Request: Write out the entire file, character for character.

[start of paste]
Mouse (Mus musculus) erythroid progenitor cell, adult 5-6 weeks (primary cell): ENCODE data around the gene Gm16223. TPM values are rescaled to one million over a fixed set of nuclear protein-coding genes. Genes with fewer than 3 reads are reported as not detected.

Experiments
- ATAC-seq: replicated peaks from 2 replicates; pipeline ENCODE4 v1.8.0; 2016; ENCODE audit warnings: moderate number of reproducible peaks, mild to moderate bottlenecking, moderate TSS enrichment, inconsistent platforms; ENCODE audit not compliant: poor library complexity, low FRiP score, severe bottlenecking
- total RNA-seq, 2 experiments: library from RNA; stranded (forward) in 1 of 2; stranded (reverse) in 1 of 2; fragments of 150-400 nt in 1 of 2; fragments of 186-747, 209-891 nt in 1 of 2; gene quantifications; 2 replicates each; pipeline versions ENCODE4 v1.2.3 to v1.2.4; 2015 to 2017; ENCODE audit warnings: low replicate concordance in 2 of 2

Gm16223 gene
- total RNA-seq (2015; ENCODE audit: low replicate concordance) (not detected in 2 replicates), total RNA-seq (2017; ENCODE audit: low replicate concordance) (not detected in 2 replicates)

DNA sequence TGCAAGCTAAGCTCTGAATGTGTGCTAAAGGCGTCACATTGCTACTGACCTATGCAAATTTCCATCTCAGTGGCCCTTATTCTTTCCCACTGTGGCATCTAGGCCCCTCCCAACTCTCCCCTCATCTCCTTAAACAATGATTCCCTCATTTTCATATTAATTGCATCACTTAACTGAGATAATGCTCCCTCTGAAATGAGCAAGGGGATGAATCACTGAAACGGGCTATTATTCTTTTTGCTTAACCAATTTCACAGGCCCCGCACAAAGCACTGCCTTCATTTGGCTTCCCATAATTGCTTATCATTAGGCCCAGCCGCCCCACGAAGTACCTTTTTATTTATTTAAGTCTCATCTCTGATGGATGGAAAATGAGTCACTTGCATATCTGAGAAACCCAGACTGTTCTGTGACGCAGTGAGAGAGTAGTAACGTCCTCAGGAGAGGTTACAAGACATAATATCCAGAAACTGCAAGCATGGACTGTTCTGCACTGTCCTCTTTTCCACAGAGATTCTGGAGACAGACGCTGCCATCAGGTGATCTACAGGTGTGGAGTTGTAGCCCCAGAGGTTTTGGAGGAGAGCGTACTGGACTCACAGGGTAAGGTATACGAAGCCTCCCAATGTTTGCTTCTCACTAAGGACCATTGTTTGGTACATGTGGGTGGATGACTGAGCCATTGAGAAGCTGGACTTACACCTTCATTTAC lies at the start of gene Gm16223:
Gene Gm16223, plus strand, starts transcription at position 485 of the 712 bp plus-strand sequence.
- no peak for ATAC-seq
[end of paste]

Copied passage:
Mouse (Mus musculus) erythroid progenitor cell, adult 5-6 weeks (primary cell): ENCODE data around the gene Gm16223. TPM values are rescaled to one million over a fixed set of nuclear protein-coding genes. Genes with fewer than 3 reads are reported as not detected.

Experiments
- ATAC-seq: replicated peaks from 2 replicates; pipeline ENCODE4 v1.8.0; 2016; ENCODE audit warnings: moderate number of reproducible peaks, mild to moderate bottlenecking, moderate TSS enrichment, inconsistent platforms; ENCODE audit not compliant: poor library complexity, low FRiP score, severe bottlenecking
- total RNA-seq, 2 experiments: library from RNA; stranded (forward) in 1 of 2; stranded (reverse) in 1 of 2; fragments of 150-400 nt in 1 of 2; fragments of 186-747, 209-891 nt in 1 of 2; gene quantifications; 2 replicates each; pipeline versions ENCODE4 v1.2.3 to v1.2.4; 2015 to 2017; ENCODE audit warnings: low replicate concordance in 2 of 2

Gm16223 gene
- total RNA-seq (2015; ENCODE audit: low replicate concordance) (not detected in 2 replicates), total RNA-seq (2017; ENCODE audit: low replicate concordance) (not detected in 2 replicates)

DNA sequence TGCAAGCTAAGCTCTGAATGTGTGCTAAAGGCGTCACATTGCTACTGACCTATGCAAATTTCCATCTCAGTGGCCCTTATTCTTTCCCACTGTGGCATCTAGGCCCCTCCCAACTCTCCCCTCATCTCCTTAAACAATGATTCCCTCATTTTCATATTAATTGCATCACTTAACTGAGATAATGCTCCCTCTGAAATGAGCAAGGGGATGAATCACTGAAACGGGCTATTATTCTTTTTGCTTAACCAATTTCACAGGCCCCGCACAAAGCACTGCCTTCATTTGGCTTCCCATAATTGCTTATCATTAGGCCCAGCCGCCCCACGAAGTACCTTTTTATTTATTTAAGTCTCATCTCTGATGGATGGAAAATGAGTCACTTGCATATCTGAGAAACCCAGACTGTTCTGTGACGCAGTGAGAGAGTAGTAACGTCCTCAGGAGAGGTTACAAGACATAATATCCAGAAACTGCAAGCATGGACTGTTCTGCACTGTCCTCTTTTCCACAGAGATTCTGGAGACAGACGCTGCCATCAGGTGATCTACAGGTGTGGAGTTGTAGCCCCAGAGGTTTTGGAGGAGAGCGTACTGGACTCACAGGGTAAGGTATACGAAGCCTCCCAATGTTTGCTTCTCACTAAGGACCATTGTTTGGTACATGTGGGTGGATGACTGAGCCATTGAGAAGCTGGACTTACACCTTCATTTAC lies at the start of gene Gm16223:
Gene Gm16223, plus strand, starts transcription at position 485 of the 712 bp plus-strand sequence.
- no peak for ATAC-seq